Academic journal article Journal of Risk and Insurance

Claims Auditing in Automobile Insurance: Fraud Detection and Deterrence Objectives

Academic journal article Journal of Risk and Insurance

Claims Auditing in Automobile Insurance: Fraud Detection and Deterrence Objectives

Article excerpt


Research on insurer management of opportunism in claiming has developed in two parallel literatures. One is a theoretical literature on insurance contracting that yields predictions about the nature of optimal auditing strategies for the deterrence of fraud. The other is a literature based upon statistical analysis of claims that yields empirical strategies for the detection of fraudulent claims. This article links the two literatures by providing an empirical assessment of insurers' auditing practices in relation to theoretical predictions. The analysis makes use of a data set on the disposition of more than 1,000 randomly selected automobile personal injury protection claims settled in the state of Massachusetts. The findings of the article are consistent with the use of rational auditing strategies by insurers and with the use of audits for both deterrence and detection.


The issue of claims fraud (illegitimate claims) and buildup (exaggerated loss amounts) is a major concern among automobile insurance companies. Empirical studies have concluded that large percentages of claims appear to involve fraud or exaggeration.1 For example, studies of automobile personal injury claims in the state of Massachusetts have found that anywhere from one-quarter to three-quarters of claims show some evidence of fraud or buildup (Weisberg and Derrig, 1991, 1996). The Insurance Research Council (1996) analyzed claims from nine states and found that 21 to 36 percent of the claims involved suspected fraud or buildup.2 In all of these studies, the vast majority of suspicious claims involved potential buildup rather than outright fraud. Consistent with this concern, the focus of this article is on buildup.

In the presence of buildup, the active verification of claims through investigation or auditing is an important claims management tool. The role of auditing is recognized in both insurance theory and practice. A large theoretical literature examines the design of auditing strategies in the insurance claiming context.3 This literature derives theoretically optimal auditing strategies that minimize the total costs incurred from buildup, where the costs include both the costs of performing audits and the costs of paying built-up claims that are not detected. The key insight from theory is that the primary role of auditing in an optimally designed system is the deterrence of buildup rather than its detection.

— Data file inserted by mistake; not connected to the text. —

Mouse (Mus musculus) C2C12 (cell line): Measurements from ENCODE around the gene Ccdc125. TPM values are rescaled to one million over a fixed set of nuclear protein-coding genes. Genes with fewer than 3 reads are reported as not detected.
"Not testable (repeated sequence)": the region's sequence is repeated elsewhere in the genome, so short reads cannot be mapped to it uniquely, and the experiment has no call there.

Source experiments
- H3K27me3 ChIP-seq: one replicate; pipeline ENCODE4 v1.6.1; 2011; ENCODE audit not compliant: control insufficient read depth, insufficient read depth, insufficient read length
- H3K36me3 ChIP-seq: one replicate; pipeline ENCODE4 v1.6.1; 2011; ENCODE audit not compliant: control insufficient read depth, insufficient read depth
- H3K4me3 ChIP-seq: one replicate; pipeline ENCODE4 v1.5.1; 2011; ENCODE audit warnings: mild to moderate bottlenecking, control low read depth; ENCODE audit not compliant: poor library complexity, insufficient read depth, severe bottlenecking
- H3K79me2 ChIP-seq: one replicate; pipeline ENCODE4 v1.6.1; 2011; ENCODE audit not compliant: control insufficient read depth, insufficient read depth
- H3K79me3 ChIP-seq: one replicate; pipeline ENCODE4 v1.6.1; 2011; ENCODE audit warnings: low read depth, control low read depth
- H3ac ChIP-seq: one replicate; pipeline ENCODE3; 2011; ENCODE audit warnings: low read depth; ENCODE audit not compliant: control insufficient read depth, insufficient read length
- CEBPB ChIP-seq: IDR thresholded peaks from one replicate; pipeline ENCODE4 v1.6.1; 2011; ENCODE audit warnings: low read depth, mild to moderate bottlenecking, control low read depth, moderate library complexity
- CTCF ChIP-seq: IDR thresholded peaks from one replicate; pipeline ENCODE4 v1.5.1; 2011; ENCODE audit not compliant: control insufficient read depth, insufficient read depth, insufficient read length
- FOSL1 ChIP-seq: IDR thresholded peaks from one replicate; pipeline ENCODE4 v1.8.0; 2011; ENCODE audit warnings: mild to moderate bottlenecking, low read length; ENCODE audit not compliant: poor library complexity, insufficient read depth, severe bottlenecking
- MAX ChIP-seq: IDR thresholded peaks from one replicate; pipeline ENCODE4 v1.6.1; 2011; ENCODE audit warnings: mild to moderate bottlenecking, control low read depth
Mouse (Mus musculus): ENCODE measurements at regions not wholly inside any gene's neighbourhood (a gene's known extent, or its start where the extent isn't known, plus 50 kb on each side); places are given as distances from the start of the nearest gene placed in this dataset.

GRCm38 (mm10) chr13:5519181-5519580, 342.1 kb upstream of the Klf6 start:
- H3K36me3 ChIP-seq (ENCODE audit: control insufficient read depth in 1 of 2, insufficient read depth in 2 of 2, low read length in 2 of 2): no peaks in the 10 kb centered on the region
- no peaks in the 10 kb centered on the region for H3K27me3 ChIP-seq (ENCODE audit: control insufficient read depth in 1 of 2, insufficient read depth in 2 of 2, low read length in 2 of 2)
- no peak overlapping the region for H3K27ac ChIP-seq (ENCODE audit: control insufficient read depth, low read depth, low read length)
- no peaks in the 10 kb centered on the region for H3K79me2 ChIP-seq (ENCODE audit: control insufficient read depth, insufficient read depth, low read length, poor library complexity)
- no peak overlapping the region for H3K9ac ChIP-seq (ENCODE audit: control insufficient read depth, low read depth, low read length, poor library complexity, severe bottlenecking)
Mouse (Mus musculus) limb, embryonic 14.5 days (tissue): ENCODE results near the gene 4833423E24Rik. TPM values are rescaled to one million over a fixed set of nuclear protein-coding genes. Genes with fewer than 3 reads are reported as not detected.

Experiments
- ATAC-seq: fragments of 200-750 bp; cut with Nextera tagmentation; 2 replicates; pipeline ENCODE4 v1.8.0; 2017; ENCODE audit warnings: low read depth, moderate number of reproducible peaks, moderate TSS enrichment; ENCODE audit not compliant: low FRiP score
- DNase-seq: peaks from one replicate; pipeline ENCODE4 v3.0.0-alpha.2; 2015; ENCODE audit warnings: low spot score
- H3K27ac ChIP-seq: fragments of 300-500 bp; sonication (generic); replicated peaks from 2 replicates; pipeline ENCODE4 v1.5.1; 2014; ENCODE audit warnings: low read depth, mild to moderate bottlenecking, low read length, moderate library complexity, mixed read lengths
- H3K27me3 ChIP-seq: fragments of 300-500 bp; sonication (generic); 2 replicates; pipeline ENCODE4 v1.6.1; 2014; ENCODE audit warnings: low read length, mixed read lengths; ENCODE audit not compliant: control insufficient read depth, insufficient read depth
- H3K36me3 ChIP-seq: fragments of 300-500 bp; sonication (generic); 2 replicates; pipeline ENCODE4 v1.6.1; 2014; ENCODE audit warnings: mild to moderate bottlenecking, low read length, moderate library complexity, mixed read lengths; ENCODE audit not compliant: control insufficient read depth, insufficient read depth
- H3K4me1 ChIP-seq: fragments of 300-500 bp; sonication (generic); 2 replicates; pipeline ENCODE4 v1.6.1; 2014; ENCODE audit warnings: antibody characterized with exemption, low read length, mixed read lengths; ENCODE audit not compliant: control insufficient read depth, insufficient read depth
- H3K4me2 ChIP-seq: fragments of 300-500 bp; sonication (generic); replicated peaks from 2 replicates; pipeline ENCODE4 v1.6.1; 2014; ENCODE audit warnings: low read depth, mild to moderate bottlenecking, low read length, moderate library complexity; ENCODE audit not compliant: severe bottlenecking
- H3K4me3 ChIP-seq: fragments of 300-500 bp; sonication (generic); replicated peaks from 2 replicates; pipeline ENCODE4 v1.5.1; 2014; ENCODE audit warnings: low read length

Statistical literature aimed at designing better fraud detection systems is also growing.4 This literature focuses on the practical complexities faced by an insurer determining which claims to audit when claims differ in many characteristics. This literature provides insights into auditing for the detection of built-up claims. Auditing as a deterrent mechanism has received less attention in this literature, and audit system success is typically measured by the reduction in payment amounts on audited claims or by the number of fraudulent or built-up claims detected.

While clearly different in focus, these two approaches need not be incompatible. The theoretical literature on auditing of necessity makes a number of simplifying assumptions about the nature of claims and the information available to the insurance company, and thus yields only very general predictions about optimal auditing strategies. For example, the theory predicts that larger claims, and claims for which the potential for opportunism is greater, should be audited with a higher probability than other claims (Picard, 2000). Consistent with this, the empirically based design of fraud detection systems can be viewed as an attempt to identify those specific categories of claims that should be audited with higher probability, given complex claims characteristics and imperfect knowledge of the degree of opportunism in the claiming population.

Nonetheless, the difference in focus across the two literatures raises questions about the use and role of auditing in insurance markets. …

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